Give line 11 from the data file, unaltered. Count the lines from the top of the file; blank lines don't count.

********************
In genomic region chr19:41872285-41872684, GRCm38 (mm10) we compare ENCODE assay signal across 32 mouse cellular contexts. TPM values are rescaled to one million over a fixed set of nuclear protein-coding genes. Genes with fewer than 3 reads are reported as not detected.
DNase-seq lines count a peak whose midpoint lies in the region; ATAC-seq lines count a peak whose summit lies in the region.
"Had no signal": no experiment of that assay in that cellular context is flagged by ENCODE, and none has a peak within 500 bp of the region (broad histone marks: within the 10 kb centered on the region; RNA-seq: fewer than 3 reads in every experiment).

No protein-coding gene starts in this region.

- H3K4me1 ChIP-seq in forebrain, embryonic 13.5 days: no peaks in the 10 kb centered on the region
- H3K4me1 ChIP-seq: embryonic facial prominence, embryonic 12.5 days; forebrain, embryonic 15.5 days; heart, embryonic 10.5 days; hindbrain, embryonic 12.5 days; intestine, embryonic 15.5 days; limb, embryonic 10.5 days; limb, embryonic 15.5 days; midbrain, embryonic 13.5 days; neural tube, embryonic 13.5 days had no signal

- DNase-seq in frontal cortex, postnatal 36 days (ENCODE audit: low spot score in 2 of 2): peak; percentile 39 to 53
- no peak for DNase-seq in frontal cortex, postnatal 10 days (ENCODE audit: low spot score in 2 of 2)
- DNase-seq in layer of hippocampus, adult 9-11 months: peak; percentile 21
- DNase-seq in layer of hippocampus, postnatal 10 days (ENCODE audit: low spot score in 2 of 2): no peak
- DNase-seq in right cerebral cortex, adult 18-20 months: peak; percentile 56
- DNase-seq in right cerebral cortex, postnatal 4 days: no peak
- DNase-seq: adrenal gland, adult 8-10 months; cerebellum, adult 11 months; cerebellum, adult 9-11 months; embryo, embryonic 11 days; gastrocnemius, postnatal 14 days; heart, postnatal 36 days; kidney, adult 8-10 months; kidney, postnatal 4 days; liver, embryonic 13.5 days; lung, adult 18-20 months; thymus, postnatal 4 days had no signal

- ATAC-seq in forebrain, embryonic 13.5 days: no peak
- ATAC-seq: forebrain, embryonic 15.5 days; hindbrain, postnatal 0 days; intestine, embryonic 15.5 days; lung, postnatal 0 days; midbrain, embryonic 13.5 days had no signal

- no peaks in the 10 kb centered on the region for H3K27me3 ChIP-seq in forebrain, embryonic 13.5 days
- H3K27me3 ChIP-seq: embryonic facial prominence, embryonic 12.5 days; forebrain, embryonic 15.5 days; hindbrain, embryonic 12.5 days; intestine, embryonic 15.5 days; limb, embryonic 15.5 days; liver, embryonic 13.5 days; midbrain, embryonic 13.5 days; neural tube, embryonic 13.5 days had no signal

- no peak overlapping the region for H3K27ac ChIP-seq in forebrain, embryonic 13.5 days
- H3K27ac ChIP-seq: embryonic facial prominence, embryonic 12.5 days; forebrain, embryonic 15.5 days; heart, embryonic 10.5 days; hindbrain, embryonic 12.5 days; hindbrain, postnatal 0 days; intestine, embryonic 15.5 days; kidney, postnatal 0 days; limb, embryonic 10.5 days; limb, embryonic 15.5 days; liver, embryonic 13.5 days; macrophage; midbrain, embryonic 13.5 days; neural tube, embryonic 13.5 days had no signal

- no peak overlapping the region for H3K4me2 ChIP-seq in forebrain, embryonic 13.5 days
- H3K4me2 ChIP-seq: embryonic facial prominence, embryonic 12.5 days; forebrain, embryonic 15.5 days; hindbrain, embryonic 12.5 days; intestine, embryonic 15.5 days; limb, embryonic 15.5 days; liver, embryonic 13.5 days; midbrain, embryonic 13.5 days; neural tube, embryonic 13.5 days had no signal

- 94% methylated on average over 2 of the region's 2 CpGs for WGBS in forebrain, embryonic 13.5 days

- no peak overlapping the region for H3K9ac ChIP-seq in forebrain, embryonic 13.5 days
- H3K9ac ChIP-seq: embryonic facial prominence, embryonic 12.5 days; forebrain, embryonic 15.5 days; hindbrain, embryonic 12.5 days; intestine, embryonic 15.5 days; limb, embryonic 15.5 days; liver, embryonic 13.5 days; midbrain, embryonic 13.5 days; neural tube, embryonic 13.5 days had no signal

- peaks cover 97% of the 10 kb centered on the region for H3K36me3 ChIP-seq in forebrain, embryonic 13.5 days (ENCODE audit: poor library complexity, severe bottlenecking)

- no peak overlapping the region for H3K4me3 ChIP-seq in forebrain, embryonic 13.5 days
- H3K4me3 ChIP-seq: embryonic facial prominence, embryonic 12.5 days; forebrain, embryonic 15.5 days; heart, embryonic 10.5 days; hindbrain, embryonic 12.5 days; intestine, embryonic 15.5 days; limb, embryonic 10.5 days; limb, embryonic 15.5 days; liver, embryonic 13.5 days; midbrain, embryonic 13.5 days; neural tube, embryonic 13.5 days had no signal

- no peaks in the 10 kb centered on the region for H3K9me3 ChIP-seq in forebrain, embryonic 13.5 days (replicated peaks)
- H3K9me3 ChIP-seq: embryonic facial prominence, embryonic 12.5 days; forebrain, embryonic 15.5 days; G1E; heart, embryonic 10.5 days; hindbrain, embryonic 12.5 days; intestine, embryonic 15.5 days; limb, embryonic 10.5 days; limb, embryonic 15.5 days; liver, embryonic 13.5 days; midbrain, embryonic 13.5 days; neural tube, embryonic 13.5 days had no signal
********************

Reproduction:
- DNase-seq in right cerebral cortex, adult 18-20 months: peak; percentile 56